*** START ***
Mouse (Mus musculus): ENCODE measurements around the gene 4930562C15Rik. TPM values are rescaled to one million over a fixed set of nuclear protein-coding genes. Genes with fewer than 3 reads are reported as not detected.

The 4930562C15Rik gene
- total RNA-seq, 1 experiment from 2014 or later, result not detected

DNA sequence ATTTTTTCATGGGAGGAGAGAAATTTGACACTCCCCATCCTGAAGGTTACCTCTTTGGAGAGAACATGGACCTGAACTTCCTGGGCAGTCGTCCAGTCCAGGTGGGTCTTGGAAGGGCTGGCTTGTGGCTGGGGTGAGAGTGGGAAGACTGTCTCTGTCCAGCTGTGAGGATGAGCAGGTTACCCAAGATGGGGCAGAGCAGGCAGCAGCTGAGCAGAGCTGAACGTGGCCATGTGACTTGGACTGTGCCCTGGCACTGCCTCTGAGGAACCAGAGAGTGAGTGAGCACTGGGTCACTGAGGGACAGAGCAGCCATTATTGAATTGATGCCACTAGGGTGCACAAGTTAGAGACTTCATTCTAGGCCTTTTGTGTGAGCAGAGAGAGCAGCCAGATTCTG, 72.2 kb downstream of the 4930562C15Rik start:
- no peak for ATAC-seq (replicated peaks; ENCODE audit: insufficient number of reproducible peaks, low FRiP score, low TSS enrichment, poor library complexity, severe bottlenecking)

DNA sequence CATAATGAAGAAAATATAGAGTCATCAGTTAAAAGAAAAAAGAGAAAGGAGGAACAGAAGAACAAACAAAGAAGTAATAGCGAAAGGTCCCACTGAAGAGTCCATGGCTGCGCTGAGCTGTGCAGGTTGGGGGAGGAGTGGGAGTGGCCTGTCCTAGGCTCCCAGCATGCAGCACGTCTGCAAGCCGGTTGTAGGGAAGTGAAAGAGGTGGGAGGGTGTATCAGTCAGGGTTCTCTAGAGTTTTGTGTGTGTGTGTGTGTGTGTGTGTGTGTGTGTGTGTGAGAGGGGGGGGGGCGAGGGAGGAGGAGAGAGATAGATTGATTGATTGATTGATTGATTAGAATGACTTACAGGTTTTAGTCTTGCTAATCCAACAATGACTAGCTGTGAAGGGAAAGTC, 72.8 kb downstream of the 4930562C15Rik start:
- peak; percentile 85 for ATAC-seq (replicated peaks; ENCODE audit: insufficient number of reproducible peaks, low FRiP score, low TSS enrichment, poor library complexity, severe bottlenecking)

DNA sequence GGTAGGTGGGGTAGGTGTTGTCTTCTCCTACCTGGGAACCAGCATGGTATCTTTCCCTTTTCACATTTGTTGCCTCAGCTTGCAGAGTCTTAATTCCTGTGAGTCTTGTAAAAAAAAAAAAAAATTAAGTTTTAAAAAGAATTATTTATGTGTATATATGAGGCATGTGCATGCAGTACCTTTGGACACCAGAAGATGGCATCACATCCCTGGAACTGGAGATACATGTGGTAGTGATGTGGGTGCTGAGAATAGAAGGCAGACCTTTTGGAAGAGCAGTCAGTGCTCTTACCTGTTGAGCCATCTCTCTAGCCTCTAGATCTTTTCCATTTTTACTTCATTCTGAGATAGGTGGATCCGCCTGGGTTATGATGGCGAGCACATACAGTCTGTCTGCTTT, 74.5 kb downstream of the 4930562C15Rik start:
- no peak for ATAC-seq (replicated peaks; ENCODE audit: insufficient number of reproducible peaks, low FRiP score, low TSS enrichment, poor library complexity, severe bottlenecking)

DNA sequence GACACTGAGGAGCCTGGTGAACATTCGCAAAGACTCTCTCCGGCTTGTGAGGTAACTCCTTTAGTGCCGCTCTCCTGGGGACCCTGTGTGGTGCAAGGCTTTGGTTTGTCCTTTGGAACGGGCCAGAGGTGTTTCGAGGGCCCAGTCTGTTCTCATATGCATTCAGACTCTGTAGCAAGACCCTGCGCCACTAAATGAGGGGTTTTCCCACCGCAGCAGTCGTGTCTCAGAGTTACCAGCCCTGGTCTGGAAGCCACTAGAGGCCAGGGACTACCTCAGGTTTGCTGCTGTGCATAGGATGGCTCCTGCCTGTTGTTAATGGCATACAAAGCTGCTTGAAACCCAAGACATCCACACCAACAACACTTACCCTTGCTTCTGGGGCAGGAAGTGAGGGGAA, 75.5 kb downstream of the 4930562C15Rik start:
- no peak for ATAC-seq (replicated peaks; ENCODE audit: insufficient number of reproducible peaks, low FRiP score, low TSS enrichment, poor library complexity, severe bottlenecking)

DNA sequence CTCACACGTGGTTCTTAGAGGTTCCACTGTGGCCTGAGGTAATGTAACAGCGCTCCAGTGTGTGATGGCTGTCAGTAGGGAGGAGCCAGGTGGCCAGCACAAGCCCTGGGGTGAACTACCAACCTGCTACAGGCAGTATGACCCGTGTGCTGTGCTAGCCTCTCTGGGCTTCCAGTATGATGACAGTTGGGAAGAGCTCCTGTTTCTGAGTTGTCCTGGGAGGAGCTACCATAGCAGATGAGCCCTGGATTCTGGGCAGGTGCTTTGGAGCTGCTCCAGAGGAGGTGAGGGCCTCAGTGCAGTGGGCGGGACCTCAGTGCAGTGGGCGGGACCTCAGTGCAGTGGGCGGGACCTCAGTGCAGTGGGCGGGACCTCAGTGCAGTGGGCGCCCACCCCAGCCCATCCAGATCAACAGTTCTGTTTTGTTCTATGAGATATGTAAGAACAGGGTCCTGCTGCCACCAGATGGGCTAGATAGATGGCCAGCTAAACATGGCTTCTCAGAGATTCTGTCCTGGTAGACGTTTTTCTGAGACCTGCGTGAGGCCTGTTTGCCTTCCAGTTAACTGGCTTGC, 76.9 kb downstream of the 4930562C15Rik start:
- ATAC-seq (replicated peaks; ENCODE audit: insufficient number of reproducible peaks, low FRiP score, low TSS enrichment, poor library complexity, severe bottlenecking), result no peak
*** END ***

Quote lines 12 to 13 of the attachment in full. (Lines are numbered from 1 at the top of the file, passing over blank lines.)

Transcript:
DNA sequence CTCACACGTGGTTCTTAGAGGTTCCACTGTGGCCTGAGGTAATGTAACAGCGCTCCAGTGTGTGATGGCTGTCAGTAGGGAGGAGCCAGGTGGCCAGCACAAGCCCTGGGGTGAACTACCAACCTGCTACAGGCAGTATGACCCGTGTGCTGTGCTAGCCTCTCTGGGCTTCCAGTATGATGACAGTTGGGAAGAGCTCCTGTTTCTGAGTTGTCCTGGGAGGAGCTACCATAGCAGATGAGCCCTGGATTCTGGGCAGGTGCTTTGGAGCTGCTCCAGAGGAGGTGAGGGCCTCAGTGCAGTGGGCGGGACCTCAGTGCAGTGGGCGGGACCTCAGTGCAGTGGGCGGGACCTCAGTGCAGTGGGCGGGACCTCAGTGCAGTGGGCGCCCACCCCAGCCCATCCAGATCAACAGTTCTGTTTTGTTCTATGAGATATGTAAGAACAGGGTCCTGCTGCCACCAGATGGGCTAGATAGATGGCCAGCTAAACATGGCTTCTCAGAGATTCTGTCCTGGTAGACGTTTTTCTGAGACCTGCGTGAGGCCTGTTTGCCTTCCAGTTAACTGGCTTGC, 76.9 kb downstream of the 4930562C15Rik start:
- ATAC-seq (replicated peaks; ENCODE audit: insufficient number of reproducible peaks, low FRiP score, low TSS enrichment, poor library complexity, severe bottlenecking), result no peak